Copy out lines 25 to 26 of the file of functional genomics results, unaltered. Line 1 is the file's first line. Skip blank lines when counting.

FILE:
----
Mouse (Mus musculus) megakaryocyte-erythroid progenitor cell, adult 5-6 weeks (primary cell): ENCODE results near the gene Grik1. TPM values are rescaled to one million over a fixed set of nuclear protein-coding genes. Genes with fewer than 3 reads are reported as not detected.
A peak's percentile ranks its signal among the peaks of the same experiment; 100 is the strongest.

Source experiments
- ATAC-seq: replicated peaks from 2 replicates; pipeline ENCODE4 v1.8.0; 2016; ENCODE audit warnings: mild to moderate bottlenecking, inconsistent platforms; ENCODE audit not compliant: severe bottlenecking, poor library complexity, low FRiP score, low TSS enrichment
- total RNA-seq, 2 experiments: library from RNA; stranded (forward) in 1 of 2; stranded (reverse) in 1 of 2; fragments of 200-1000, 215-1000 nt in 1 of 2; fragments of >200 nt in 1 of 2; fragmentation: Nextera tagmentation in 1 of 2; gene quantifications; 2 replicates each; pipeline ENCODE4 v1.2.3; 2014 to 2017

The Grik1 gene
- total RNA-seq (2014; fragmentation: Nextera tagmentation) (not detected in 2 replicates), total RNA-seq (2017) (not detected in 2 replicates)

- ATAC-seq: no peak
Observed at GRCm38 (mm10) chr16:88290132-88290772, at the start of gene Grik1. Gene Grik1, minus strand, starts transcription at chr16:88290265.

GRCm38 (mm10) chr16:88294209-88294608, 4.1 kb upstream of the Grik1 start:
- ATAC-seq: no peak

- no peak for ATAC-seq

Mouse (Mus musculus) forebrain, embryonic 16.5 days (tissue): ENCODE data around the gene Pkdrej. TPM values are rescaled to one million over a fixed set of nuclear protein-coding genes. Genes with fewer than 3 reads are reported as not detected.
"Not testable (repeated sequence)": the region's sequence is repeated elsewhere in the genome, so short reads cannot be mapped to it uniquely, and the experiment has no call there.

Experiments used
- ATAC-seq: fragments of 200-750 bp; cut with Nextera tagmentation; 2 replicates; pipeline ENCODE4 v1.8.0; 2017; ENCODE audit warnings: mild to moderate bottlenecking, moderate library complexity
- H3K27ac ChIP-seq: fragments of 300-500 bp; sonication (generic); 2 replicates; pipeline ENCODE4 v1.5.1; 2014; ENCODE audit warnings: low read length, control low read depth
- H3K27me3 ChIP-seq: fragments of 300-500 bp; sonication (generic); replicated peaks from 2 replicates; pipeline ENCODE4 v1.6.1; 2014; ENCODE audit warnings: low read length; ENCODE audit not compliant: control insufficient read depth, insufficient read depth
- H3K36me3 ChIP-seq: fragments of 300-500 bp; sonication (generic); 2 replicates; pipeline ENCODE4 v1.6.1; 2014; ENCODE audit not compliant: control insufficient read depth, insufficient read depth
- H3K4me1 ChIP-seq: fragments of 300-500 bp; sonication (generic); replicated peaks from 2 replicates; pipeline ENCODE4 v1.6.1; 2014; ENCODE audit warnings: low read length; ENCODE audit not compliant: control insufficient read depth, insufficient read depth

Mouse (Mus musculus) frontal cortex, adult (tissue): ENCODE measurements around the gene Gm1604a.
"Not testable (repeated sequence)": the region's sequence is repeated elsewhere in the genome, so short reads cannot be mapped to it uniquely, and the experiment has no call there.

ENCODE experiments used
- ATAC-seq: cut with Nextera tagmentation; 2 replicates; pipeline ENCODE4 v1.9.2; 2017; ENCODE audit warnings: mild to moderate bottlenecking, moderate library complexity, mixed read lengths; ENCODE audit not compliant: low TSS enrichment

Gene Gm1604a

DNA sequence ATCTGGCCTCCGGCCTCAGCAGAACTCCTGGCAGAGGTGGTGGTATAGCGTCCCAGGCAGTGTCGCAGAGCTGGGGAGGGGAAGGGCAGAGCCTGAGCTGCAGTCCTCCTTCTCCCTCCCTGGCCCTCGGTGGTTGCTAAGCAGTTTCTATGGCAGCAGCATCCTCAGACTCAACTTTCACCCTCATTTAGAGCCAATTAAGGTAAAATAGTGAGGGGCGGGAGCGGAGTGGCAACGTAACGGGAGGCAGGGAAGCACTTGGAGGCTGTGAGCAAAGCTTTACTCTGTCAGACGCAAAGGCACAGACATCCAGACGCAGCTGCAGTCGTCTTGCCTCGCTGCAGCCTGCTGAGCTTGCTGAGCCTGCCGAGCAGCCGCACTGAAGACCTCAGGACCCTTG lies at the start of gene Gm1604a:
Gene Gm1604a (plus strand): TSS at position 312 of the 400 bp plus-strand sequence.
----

Gene Gm1604a

DNA sequence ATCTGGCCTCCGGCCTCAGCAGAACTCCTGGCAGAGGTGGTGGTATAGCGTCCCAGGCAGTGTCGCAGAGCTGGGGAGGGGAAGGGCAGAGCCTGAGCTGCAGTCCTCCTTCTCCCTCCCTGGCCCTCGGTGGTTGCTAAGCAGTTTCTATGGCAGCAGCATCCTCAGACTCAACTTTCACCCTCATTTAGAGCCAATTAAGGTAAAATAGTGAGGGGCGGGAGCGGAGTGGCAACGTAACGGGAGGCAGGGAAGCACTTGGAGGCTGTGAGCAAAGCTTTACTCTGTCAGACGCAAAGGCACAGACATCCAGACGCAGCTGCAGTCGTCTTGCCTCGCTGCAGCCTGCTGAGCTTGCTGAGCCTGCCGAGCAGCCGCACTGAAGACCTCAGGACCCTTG lies at the start of gene Gm1604a: